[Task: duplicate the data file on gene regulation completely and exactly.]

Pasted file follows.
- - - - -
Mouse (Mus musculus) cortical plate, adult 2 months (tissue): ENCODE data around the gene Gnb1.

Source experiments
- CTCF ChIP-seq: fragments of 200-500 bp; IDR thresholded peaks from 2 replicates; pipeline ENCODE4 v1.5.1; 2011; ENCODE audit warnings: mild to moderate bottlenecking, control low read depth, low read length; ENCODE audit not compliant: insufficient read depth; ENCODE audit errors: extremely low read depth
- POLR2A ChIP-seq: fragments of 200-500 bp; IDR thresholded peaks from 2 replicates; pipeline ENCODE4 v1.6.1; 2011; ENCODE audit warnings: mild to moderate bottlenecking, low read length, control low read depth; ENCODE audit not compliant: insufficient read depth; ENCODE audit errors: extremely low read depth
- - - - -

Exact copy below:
Mouse (Mus musculus) cortical plate, adult 2 months (tissue): ENCODE data around the gene Gnb1.

Source experiments
- CTCF ChIP-seq: fragments of 200-500 bp; IDR thresholded peaks from 2 replicates; pipeline ENCODE4 v1.5.1; 2011; ENCODE audit warnings: mild to moderate bottlenecking, control low read depth, low read length; ENCODE audit not compliant: insufficient read depth; ENCODE audit errors: extremely low read depth
- POLR2A ChIP-seq: fragments of 200-500 bp; IDR thresholded peaks from 2 replicates; pipeline ENCODE4 v1.6.1; 2011; ENCODE audit warnings: mild to moderate bottlenecking, low read length, control low read depth; ENCODE audit not compliant: insufficient read depth; ENCODE audit errors: extremely low read depth